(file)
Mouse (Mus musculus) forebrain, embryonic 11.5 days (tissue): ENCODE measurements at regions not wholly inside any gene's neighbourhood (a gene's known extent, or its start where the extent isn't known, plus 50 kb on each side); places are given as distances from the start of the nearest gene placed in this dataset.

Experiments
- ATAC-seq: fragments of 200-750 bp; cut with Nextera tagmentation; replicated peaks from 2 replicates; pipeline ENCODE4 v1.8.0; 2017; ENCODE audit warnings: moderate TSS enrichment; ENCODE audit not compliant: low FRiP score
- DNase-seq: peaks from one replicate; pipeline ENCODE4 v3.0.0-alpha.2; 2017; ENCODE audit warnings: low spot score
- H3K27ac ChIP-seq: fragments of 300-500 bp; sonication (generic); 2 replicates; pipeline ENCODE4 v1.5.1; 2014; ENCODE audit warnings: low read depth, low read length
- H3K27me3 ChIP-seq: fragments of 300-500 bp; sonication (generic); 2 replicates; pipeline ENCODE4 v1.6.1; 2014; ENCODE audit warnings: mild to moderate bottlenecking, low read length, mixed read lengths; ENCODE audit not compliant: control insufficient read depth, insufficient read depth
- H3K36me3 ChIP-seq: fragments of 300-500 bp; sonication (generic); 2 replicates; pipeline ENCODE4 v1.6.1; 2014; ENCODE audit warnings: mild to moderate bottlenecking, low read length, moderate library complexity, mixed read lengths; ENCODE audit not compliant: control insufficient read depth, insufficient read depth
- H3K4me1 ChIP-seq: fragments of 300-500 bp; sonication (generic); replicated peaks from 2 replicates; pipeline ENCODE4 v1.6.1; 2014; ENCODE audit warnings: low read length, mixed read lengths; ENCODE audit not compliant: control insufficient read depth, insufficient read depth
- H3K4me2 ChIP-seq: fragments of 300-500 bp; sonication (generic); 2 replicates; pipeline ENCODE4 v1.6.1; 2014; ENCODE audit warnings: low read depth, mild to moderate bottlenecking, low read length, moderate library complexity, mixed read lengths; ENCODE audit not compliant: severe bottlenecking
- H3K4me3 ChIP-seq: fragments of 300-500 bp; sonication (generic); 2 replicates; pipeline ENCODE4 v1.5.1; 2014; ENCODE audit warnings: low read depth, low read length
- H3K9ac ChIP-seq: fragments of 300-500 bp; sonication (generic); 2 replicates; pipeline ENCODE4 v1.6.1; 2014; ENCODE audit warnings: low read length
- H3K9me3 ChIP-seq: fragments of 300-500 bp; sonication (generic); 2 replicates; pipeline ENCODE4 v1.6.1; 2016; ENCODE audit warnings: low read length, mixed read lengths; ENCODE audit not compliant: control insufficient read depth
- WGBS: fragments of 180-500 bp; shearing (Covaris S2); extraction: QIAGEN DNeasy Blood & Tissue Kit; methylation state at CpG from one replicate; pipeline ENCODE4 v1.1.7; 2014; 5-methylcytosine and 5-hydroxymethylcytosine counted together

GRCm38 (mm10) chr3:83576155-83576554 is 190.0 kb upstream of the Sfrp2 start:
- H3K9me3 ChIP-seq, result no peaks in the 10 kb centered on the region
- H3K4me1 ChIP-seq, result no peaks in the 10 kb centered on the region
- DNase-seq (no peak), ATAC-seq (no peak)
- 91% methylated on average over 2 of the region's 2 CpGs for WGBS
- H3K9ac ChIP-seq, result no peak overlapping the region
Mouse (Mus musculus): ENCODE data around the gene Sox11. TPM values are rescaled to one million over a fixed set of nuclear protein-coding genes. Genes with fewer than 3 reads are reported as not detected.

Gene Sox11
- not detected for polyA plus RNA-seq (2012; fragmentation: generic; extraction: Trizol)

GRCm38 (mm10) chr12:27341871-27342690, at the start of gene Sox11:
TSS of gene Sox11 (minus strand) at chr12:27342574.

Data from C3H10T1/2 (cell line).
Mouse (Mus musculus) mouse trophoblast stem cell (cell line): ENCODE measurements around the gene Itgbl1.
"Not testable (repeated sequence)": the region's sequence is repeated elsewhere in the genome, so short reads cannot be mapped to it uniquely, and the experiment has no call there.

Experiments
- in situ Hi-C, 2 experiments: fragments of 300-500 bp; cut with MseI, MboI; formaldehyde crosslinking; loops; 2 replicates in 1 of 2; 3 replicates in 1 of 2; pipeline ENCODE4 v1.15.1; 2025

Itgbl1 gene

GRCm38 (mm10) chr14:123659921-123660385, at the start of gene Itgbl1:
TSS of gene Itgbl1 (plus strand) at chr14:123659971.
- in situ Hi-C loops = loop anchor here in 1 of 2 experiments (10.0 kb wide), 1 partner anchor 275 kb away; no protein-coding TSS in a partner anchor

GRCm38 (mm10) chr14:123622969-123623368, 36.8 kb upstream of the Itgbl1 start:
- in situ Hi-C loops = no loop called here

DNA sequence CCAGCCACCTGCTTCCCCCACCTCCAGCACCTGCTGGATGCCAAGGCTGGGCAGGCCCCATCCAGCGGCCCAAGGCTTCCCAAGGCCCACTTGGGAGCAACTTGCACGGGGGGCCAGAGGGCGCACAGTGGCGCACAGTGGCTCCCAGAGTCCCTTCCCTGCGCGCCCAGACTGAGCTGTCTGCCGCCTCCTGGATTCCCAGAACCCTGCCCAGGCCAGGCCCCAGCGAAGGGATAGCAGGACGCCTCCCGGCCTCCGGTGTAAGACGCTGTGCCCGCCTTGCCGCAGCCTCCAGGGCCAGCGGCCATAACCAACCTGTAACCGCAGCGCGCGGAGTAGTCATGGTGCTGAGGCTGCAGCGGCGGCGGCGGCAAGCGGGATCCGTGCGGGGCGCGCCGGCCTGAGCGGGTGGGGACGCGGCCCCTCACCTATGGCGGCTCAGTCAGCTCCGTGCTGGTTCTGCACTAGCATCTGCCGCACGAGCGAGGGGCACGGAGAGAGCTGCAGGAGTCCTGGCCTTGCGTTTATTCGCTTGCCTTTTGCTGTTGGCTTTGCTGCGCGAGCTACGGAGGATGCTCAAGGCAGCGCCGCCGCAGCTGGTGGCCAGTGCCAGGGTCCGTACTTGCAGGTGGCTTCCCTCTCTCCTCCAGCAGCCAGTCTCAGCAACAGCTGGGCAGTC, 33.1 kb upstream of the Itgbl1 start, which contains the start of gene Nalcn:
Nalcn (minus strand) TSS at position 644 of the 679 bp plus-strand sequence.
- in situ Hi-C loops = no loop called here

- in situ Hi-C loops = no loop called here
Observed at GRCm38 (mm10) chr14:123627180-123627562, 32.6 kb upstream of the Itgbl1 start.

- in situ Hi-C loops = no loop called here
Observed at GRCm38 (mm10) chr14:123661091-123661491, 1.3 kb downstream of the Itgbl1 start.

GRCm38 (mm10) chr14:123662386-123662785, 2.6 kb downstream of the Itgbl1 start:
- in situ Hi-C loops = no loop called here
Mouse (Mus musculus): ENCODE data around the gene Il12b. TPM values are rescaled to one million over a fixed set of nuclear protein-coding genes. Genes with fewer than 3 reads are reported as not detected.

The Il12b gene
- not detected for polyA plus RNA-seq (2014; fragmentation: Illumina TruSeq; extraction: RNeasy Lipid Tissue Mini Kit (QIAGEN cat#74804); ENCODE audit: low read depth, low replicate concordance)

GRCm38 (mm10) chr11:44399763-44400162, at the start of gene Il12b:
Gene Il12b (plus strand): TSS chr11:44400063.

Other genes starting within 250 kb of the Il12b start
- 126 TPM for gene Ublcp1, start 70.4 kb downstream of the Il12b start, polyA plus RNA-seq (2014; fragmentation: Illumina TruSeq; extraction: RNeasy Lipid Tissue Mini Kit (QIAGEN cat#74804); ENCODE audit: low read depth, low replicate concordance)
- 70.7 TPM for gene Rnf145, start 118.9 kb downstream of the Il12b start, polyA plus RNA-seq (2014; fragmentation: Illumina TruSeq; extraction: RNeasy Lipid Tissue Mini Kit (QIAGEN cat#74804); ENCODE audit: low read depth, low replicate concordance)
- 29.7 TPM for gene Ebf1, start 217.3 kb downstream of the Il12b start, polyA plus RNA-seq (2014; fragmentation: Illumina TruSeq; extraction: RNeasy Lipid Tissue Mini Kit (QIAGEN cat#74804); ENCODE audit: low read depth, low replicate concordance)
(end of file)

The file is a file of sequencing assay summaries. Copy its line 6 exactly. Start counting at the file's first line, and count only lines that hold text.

- H3K27me3 ChIP-seq: fragments of 300-500 bp; sonication (generic); 2 replicates; pipeline ENCODE4 v1.6.1; 2014; ENCODE audit warnings: mild to moderate bottlenecking, low read length, mixed read lengths; ENCODE audit not compliant: control insufficient read depth, insufficient read depth